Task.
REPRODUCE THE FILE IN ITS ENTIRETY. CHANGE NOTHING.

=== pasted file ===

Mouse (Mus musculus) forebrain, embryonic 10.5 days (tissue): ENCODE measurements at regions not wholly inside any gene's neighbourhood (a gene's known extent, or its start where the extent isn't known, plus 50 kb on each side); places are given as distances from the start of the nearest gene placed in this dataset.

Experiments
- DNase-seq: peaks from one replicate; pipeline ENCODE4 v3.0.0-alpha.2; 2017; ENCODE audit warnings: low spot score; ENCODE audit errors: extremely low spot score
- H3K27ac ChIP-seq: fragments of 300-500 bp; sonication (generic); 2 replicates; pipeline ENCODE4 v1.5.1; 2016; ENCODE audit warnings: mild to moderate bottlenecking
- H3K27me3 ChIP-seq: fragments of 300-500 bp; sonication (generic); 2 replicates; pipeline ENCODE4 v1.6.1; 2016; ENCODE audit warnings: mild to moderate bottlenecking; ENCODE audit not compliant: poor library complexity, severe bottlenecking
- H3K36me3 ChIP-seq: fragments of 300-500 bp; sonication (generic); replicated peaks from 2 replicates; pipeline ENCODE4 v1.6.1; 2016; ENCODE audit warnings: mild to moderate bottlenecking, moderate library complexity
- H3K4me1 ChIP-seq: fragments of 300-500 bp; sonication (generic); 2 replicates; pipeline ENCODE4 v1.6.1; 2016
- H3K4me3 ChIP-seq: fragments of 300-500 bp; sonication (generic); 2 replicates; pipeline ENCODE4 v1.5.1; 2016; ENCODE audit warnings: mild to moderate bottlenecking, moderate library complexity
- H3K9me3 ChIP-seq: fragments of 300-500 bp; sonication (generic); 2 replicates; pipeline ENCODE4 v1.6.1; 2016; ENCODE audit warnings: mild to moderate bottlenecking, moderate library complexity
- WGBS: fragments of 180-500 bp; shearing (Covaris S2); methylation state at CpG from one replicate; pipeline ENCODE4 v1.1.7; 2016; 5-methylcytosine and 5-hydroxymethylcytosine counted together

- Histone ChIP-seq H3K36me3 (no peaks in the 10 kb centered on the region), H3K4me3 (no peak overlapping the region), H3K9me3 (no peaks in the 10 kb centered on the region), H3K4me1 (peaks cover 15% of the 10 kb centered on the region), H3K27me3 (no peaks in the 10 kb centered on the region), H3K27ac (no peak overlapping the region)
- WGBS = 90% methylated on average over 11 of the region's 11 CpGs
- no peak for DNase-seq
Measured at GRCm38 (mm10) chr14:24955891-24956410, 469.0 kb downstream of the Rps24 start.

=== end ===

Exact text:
Mouse (Mus musculus) forebrain, embryonic 10.5 days (tissue): ENCODE measurements at regions not wholly inside any gene's neighbourhood (a gene's known extent, or its start where the extent isn't known, plus 50 kb on each side); places are given as distances from the start of the nearest gene placed in this dataset.

Experiments
- DNase-seq: peaks from one replicate; pipeline ENCODE4 v3.0.0-alpha.2; 2017; ENCODE audit warnings: low spot score; ENCODE audit errors: extremely low spot score
- H3K27ac ChIP-seq: fragments of 300-500 bp; sonication (generic); 2 replicates; pipeline ENCODE4 v1.5.1; 2016; ENCODE audit warnings: mild to moderate bottlenecking
- H3K27me3 ChIP-seq: fragments of 300-500 bp; sonication (generic); 2 replicates; pipeline ENCODE4 v1.6.1; 2016; ENCODE audit warnings: mild to moderate bottlenecking; ENCODE audit not compliant: poor library complexity, severe bottlenecking
- H3K36me3 ChIP-seq: fragments of 300-500 bp; sonication (generic); replicated peaks from 2 replicates; pipeline ENCODE4 v1.6.1; 2016; ENCODE audit warnings: mild to moderate bottlenecking, moderate library complexity
- H3K4me1 ChIP-seq: fragments of 300-500 bp; sonication (generic); 2 replicates; pipeline ENCODE4 v1.6.1; 2016
- H3K4me3 ChIP-seq: fragments of 300-500 bp; sonication (generic); 2 replicates; pipeline ENCODE4 v1.5.1; 2016; ENCODE audit warnings: mild to moderate bottlenecking, moderate library complexity
- H3K9me3 ChIP-seq: fragments of 300-500 bp; sonication (generic); 2 replicates; pipeline ENCODE4 v1.6.1; 2016; ENCODE audit warnings: mild to moderate bottlenecking, moderate library complexity
- WGBS: fragments of 180-500 bp; shearing (Covaris S2); methylation state at CpG from one replicate; pipeline ENCODE4 v1.1.7; 2016; 5-methylcytosine and 5-hydroxymethylcytosine counted together

- Histone ChIP-seq H3K36me3 (no peaks in the 10 kb centered on the region), H3K4me3 (no peak overlapping the region), H3K9me3 (no peaks in the 10 kb centered on the region), H3K4me1 (peaks cover 15% of the 10 kb centered on the region), H3K27me3 (no peaks in the 10 kb centered on the region), H3K27ac (no peak overlapping the region)
- WGBS = 90% methylated on average over 11 of the region's 11 CpGs
- no peak for DNase-seq
Measured at GRCm38 (mm10) chr14:24955891-24956410, 469.0 kb downstream of the Rps24 start.